The influx of transplants from urban living to rural areas during the pandemic has been well documented, as the lure of a cheaper cost of living and wide open spaces vs. the prospect of riding out lockdowns in a $5,000 / month postage stamp was no brainer for many.
And so for the first time in three decades, rural America's population has outgrown that of urban areas, driven by remote work, affordability and lifestyle changes. Tech-savvy Californians have led this great migration. Driven by exorbitant living costs and an ever-intrusive (and tax-thirsty) state government, they are fleeing the Golden State for places like Montana. However, this movement is sparking backlash from longtime residents, with bumper stickers saying, "Don’t California my Montana," highlighting the growing resentment.
The result? Rural America is booming - yet, underneath the surface problems are beginning to emerge - most notably resent among longtime locals over now-prohibitively expensive real estate prices, and a growing strain on infrastructures around the country.
The trend is sparking resentment as house prices in the top 10 rural counties that have seen the biggest population increases surging more than 40% over the past three years. Schools are overloaded and the shift is even impacting farmland prices. -Bloomberg
Farmland prices are also at record highs, driven by higher commodity prices and inflation hedging.
"There’s a lot of resentment," said Maggie Doherty, a writer and columnist living in Flathead County, Montana. "There’s bumper stickers that say ‘Montana’s full’ or ‘Don’t California my Montana.’" she told Bloomberg.
Tech-savvy Californians are leading this great migration. Driven by exorbitant living costs and an ever-intrusive (and tax-thirsty) state government, they are fleeing the Golden State for places like Montana. However, this movement is sparking backlash from longtime residents, with bumper stickers saying, "Don’t California my Montana," highlighting the growing resentment.
In Jackson County, Georgia, finding affordable homes is now near impossible - as prices rose 50% in the first half of this year vs. three years earlier, according to Zillow. Thanks to Jackson's proximity to Atlanta, the county has attracted a flood of hybrid workers.
"There’s been a lot of battles politically over building and where to build," said Jackson County Democratic head Pete Fuller. "There are organized groups that do not want affordable housing being built."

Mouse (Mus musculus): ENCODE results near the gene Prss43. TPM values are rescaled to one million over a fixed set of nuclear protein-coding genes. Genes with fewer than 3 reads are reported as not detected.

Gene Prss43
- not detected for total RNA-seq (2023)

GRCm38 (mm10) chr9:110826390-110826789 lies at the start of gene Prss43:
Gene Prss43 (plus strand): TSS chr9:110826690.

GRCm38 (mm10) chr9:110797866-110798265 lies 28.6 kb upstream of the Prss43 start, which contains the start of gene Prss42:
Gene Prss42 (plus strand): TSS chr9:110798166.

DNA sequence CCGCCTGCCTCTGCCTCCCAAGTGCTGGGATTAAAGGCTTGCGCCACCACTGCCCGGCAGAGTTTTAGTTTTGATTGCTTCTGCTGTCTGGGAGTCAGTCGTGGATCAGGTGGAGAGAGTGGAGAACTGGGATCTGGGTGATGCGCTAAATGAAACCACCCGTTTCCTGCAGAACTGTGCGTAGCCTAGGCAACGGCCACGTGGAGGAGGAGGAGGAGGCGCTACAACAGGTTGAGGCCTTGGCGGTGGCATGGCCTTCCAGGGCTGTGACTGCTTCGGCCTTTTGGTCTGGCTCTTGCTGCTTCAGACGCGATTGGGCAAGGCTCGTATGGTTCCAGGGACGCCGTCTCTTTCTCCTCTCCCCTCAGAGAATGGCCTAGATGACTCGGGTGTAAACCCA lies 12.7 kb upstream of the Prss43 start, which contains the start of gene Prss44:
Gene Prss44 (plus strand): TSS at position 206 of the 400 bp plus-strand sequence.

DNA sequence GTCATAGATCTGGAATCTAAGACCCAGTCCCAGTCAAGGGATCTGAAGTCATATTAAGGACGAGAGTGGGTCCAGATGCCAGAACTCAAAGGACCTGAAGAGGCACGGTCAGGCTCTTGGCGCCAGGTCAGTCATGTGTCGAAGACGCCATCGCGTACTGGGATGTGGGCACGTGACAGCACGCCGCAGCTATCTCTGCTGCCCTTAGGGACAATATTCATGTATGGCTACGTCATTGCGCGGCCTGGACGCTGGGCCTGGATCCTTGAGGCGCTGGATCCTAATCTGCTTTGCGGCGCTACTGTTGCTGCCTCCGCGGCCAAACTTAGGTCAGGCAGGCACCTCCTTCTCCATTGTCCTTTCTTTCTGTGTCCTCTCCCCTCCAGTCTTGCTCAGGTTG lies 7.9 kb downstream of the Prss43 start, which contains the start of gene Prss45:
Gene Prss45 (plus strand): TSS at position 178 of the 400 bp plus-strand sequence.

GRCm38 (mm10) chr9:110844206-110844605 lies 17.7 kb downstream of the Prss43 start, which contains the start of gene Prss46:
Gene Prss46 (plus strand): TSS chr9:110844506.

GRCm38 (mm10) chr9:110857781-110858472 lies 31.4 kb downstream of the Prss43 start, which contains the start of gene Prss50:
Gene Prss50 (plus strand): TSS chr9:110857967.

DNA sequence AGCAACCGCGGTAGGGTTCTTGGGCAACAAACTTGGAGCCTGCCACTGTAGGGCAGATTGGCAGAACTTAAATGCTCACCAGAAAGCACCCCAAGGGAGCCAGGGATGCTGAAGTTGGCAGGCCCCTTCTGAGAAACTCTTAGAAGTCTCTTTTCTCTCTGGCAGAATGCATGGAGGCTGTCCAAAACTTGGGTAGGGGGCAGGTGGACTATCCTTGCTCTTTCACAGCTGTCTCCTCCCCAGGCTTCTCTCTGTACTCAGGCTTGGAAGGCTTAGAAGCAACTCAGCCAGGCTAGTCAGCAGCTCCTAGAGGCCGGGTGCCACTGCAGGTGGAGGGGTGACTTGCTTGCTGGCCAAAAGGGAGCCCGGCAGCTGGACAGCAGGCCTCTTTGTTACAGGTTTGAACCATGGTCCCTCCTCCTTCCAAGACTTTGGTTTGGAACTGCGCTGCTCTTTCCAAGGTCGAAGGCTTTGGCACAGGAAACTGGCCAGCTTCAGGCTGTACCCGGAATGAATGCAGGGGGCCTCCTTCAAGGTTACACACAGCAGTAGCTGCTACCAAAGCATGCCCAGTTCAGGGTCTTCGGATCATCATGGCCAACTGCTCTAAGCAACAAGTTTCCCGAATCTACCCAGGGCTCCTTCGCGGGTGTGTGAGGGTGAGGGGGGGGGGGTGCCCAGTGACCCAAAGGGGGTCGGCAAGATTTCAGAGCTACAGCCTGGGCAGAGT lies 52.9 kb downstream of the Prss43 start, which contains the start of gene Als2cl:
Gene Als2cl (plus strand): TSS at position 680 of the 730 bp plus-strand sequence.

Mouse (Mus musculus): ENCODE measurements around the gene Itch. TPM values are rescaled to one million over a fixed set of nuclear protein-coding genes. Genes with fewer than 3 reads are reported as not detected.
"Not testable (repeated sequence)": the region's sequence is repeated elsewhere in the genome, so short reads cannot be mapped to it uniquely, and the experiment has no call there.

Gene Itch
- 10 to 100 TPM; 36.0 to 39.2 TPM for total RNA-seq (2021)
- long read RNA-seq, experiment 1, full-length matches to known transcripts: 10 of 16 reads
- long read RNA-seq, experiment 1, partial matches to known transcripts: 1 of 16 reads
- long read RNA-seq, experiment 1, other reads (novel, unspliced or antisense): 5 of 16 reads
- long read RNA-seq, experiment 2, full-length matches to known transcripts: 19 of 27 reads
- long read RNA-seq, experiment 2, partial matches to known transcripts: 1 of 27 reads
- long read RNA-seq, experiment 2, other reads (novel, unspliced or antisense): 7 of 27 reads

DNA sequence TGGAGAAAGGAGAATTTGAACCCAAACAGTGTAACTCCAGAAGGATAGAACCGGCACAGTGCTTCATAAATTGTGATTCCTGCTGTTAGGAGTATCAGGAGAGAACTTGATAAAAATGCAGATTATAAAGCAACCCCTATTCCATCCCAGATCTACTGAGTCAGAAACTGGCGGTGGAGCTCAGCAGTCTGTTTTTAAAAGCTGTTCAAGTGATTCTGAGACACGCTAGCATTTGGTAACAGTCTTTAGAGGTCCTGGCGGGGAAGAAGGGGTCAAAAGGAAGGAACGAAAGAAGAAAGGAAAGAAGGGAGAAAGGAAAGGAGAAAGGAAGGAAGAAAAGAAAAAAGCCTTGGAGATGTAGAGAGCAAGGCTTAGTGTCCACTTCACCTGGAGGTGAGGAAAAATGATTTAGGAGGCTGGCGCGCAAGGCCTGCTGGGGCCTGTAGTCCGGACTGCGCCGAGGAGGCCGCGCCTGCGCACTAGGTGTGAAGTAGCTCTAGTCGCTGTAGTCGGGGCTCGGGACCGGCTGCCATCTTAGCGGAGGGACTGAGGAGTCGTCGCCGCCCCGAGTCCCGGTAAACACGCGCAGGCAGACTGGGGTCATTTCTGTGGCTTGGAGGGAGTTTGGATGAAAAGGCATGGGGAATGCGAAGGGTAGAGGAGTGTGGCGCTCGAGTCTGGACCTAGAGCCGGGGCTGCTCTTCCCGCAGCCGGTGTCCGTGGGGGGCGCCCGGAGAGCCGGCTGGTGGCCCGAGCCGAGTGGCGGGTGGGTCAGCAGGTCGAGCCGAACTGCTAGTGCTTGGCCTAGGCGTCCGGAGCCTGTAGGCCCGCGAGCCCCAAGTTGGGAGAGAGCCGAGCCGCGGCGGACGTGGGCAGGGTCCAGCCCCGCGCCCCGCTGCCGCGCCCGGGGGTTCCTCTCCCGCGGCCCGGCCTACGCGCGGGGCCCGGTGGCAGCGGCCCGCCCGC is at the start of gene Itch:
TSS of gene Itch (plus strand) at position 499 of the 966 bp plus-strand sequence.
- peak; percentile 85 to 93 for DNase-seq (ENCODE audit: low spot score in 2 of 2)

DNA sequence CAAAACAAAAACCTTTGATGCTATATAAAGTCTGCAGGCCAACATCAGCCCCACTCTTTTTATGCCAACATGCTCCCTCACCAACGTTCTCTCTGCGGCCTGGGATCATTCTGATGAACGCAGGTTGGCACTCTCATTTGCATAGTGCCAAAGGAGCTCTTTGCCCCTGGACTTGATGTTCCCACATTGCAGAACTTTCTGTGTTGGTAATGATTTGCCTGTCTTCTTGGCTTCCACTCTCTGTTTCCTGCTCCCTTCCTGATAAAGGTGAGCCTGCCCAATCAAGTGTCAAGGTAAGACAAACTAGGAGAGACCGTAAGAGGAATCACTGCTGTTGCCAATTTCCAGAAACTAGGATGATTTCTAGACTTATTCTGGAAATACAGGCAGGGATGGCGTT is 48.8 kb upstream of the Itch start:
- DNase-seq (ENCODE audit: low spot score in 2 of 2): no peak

Rents are also surging. In the past two years, according to Zillow, Harnett County and Moore County in North Carolina, Gallatin County in Montana, and Iron County in Utah have all seen rent increases between 13% to 24%, Bloomberg reports.
"Rent is completely through the roof," said Tennessee resident Wendy Cerne. "There are a lot of new people that have moved into the region and I’ve experienced that first hand."
As noted above, the price of farmland has never been this high either.
"Anything that helps broaden and deepen what I would call the opportunity set for off-farm income is good for producers, which is a good underpinning for land prices," said Tom Halverson, CEO of rural lender CoBank ACB.
"The states in the South and East have been some of the biggest beneficiaries of this population movement," he said. "They also are the parts of the agricultural production complex in this country that that are most reliant on off-farm income. So there’s an interesting correlation dynamic there."
No Affordable Retirement in California
Bob Ficken, a retiree from California, encapsulates the dilemma: "Retiring in California is near impossible. The state ends up taking between 25% and 30% of everything you make." This situation, coupled with deteriorating cityscapes in urban areas, is fueling the rush towards rural America.
Political Fault Lines
The demographic shifts are also exacerbating existing political divides. As newcomers bring along their political preferences, battleground states like Georgia and North Carolina become even more unpredictable, adding a layer of complexity to the 2024 presidential election calculus.
The migration has the potential to change voting patterns in both the places people are leaving and the ones they’re going to, adding an additional layer of unpredictability in battleground states like Georgia and North Carolina in the 2024 presidential election. -Bloomberg
And lastly, aging infrastructures are being tested like never before.
"You see huge issues with infrastructure as well with roads, roads that were not meant to handle truck traffic a lot of times are breaking down," said Fuller, adding "There’s been two new high schools built here in the last couple years just to accommodate growth."